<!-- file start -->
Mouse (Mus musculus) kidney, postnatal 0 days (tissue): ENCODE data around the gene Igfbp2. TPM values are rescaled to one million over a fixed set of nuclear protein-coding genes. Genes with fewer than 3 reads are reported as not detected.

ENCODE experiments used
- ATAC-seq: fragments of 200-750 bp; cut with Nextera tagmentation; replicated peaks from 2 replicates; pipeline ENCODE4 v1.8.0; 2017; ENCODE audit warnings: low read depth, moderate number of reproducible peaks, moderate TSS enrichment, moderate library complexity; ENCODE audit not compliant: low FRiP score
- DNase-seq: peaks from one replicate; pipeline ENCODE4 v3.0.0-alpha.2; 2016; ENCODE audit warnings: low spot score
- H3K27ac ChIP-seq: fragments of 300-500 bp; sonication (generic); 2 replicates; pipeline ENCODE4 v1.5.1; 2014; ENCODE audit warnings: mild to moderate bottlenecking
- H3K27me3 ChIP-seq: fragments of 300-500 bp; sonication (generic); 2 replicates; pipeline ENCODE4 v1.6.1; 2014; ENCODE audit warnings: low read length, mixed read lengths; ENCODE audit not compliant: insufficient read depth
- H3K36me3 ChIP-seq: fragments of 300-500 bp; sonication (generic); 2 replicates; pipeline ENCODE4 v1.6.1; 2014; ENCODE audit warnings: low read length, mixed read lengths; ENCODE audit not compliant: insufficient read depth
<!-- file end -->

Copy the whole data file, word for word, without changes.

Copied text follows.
Mouse (Mus musculus) kidney, postnatal 0 days (tissue): ENCODE data around the gene Igfbp2. TPM values are rescaled to one million over a fixed set of nuclear protein-coding genes. Genes with fewer than 3 reads are reported as not detected.

ENCODE experiments used
- ATAC-seq: fragments of 200-750 bp; cut with Nextera tagmentation; replicated peaks from 2 replicates; pipeline ENCODE4 v1.8.0; 2017; ENCODE audit warnings: low read depth, moderate number of reproducible peaks, moderate TSS enrichment, moderate library complexity; ENCODE audit not compliant: low FRiP score
- DNase-seq: peaks from one replicate; pipeline ENCODE4 v3.0.0-alpha.2; 2016; ENCODE audit warnings: low spot score
- H3K27ac ChIP-seq: fragments of 300-500 bp; sonication (generic); 2 replicates; pipeline ENCODE4 v1.5.1; 2014; ENCODE audit warnings: mild to moderate bottlenecking
- H3K27me3 ChIP-seq: fragments of 300-500 bp; sonication (generic); 2 replicates; pipeline ENCODE4 v1.6.1; 2014; ENCODE audit warnings: low read length, mixed read lengths; ENCODE audit not compliant: insufficient read depth
- H3K36me3 ChIP-seq: fragments of 300-500 bp; sonication (generic); 2 replicates; pipeline ENCODE4 v1.6.1; 2014; ENCODE audit warnings: low read length, mixed read lengths; ENCODE audit not compliant: insufficient read depth